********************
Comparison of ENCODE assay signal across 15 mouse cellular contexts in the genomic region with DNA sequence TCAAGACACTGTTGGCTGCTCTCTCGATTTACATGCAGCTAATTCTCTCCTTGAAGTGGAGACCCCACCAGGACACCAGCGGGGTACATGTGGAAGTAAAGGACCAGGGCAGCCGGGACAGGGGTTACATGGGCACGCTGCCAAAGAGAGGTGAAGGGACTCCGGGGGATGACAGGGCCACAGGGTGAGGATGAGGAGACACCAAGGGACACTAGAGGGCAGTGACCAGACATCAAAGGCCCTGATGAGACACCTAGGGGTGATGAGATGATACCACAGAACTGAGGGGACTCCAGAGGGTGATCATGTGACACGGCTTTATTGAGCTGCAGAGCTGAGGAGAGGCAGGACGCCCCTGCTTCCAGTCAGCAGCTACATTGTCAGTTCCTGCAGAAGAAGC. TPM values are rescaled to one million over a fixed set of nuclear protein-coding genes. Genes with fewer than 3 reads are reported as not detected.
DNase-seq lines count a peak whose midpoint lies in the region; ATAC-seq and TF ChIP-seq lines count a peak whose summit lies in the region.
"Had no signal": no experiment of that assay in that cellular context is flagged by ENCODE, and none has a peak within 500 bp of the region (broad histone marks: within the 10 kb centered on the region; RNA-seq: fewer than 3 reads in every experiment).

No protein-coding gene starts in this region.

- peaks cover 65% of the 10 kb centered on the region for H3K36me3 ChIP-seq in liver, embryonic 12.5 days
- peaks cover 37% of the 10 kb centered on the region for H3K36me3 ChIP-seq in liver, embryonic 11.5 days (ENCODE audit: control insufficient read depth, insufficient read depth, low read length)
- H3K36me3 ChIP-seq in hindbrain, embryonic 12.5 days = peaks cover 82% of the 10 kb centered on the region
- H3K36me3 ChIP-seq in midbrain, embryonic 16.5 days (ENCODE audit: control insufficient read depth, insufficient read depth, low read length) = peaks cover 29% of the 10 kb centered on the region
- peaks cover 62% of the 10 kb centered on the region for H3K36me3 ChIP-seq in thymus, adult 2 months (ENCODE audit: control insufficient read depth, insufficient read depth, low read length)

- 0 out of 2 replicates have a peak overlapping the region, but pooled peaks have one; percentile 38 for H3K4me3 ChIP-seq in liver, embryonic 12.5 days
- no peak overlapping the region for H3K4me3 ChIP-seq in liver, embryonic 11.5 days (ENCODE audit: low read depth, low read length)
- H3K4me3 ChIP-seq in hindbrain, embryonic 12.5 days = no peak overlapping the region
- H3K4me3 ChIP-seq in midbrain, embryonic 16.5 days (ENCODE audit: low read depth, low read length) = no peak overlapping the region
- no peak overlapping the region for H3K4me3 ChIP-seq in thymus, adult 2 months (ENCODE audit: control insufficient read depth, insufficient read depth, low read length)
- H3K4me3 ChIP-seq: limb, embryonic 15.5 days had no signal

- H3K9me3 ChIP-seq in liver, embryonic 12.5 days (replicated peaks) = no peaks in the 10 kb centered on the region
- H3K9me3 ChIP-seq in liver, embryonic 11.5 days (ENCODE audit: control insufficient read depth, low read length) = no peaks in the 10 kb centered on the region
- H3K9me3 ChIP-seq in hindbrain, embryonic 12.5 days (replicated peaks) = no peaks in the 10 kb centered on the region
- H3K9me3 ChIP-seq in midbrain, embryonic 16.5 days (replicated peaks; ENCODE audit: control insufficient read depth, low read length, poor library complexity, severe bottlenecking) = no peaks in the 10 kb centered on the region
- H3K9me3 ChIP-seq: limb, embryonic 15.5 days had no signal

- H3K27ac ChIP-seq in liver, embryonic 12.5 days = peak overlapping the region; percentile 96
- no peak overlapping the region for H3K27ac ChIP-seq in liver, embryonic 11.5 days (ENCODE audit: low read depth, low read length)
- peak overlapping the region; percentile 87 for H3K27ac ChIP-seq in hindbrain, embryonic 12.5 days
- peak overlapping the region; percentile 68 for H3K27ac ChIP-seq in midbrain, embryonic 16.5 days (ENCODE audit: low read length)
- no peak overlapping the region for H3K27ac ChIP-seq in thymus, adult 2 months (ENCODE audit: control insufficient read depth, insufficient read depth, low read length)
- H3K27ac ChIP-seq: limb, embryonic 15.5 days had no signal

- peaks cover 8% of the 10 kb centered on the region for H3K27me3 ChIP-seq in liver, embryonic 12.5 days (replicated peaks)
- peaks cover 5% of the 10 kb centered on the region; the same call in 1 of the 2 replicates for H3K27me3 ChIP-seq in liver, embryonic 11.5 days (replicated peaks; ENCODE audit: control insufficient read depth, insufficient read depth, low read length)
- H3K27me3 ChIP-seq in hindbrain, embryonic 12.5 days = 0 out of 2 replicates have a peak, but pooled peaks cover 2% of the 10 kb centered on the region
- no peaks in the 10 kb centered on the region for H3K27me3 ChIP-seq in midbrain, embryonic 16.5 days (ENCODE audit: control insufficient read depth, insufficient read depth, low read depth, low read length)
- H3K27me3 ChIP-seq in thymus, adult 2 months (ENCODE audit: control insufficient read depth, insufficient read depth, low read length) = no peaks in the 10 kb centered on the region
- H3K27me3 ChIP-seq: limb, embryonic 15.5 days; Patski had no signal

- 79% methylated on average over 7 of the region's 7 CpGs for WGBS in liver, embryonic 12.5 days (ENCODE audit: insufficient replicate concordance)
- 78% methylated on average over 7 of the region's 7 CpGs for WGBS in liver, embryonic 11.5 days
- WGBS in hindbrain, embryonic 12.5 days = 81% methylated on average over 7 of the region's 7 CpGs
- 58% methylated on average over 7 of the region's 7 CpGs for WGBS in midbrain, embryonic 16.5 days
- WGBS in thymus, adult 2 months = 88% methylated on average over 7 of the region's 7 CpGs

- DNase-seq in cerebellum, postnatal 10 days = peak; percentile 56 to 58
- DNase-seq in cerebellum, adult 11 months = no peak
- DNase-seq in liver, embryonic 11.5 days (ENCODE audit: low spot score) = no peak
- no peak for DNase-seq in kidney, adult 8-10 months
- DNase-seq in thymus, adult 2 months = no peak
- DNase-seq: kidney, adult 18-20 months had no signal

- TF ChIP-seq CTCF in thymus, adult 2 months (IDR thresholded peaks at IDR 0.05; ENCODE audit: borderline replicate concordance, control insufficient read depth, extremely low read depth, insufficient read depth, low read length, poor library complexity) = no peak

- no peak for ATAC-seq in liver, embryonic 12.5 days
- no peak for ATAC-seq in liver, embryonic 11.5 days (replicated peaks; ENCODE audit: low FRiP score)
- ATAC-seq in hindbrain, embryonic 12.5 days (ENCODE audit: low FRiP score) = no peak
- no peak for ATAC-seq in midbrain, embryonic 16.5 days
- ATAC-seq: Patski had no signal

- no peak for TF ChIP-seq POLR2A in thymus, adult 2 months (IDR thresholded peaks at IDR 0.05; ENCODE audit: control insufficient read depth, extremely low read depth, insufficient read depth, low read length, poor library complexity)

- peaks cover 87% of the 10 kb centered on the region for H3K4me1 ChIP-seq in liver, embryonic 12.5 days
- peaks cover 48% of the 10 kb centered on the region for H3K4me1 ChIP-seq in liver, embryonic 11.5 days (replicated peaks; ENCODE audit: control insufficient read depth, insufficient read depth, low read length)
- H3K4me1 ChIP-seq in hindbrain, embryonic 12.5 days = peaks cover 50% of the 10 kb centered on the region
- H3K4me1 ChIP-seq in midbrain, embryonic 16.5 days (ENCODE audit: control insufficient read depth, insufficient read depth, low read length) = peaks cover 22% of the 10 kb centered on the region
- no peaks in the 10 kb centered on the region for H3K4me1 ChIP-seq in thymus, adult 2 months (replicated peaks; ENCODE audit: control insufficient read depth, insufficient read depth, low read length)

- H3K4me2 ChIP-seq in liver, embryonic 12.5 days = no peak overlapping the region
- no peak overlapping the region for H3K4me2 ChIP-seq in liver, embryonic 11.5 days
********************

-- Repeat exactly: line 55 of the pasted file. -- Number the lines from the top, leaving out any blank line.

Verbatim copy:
- no peaks in the 10 kb centered on the region for H3K4me1 ChIP-seq in thymus, adult 2 months (replicated peaks; ENCODE audit: control insufficient read depth, insufficient read depth, low read length)